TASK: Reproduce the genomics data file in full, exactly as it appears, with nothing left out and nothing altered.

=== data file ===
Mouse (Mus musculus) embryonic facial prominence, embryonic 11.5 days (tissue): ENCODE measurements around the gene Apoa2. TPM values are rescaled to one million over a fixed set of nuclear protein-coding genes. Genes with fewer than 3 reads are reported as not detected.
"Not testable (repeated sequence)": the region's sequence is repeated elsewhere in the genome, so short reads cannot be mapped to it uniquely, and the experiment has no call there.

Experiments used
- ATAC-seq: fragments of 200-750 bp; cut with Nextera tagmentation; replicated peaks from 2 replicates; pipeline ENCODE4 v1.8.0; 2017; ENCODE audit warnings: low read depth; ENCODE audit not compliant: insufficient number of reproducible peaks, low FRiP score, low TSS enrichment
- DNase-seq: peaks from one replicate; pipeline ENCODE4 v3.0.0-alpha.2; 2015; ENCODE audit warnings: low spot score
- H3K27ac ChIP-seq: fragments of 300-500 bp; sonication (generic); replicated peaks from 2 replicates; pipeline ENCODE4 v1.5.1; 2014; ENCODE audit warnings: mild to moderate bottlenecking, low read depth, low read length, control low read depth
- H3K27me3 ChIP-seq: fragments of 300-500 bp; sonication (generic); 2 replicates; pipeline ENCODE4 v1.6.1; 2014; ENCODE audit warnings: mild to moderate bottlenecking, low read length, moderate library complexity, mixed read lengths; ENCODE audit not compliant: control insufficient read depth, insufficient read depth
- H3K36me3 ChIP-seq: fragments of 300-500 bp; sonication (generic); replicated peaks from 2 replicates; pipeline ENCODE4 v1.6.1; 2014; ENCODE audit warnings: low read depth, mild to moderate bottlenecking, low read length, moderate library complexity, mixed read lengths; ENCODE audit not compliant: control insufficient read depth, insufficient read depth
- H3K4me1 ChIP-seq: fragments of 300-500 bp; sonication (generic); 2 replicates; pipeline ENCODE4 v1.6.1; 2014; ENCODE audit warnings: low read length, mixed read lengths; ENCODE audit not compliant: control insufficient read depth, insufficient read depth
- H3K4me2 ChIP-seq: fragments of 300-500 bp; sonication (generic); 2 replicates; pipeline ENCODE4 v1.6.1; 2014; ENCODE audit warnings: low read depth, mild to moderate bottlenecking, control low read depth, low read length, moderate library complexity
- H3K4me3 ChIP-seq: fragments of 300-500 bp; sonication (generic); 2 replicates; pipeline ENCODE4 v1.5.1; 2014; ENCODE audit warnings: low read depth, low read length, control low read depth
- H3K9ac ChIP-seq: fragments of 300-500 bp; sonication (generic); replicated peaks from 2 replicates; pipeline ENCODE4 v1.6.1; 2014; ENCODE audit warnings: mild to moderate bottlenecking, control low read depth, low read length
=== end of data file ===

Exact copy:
Mouse (Mus musculus) embryonic facial prominence, embryonic 11.5 days (tissue): ENCODE measurements around the gene Apoa2. TPM values are rescaled to one million over a fixed set of nuclear protein-coding genes. Genes with fewer than 3 reads are reported as not detected.
"Not testable (repeated sequence)": the region's sequence is repeated elsewhere in the genome, so short reads cannot be mapped to it uniquely, and the experiment has no call there.

Experiments used
- ATAC-seq: fragments of 200-750 bp; cut with Nextera tagmentation; replicated peaks from 2 replicates; pipeline ENCODE4 v1.8.0; 2017; ENCODE audit warnings: low read depth; ENCODE audit not compliant: insufficient number of reproducible peaks, low FRiP score, low TSS enrichment
- DNase-seq: peaks from one replicate; pipeline ENCODE4 v3.0.0-alpha.2; 2015; ENCODE audit warnings: low spot score
- H3K27ac ChIP-seq: fragments of 300-500 bp; sonication (generic); replicated peaks from 2 replicates; pipeline ENCODE4 v1.5.1; 2014; ENCODE audit warnings: mild to moderate bottlenecking, low read depth, low read length, control low read depth
- H3K27me3 ChIP-seq: fragments of 300-500 bp; sonication (generic); 2 replicates; pipeline ENCODE4 v1.6.1; 2014; ENCODE audit warnings: mild to moderate bottlenecking, low read length, moderate library complexity, mixed read lengths; ENCODE audit not compliant: control insufficient read depth, insufficient read depth
- H3K36me3 ChIP-seq: fragments of 300-500 bp; sonication (generic); replicated peaks from 2 replicates; pipeline ENCODE4 v1.6.1; 2014; ENCODE audit warnings: low read depth, mild to moderate bottlenecking, low read length, moderate library complexity, mixed read lengths; ENCODE audit not compliant: control insufficient read depth, insufficient read depth
- H3K4me1 ChIP-seq: fragments of 300-500 bp; sonication (generic); 2 replicates; pipeline ENCODE4 v1.6.1; 2014; ENCODE audit warnings: low read length, mixed read lengths; ENCODE audit not compliant: control insufficient read depth, insufficient read depth
- H3K4me2 ChIP-seq: fragments of 300-500 bp; sonication (generic); 2 replicates; pipeline ENCODE4 v1.6.1; 2014; ENCODE audit warnings: low read depth, mild to moderate bottlenecking, control low read depth, low read length, moderate library complexity
- H3K4me3 ChIP-seq: fragments of 300-500 bp; sonication (generic); 2 replicates; pipeline ENCODE4 v1.5.1; 2014; ENCODE audit warnings: low read depth, low read length, control low read depth
- H3K9ac ChIP-seq: fragments of 300-500 bp; sonication (generic); replicated peaks from 2 replicates; pipeline ENCODE4 v1.6.1; 2014; ENCODE audit warnings: mild to moderate bottlenecking, control low read depth, low read length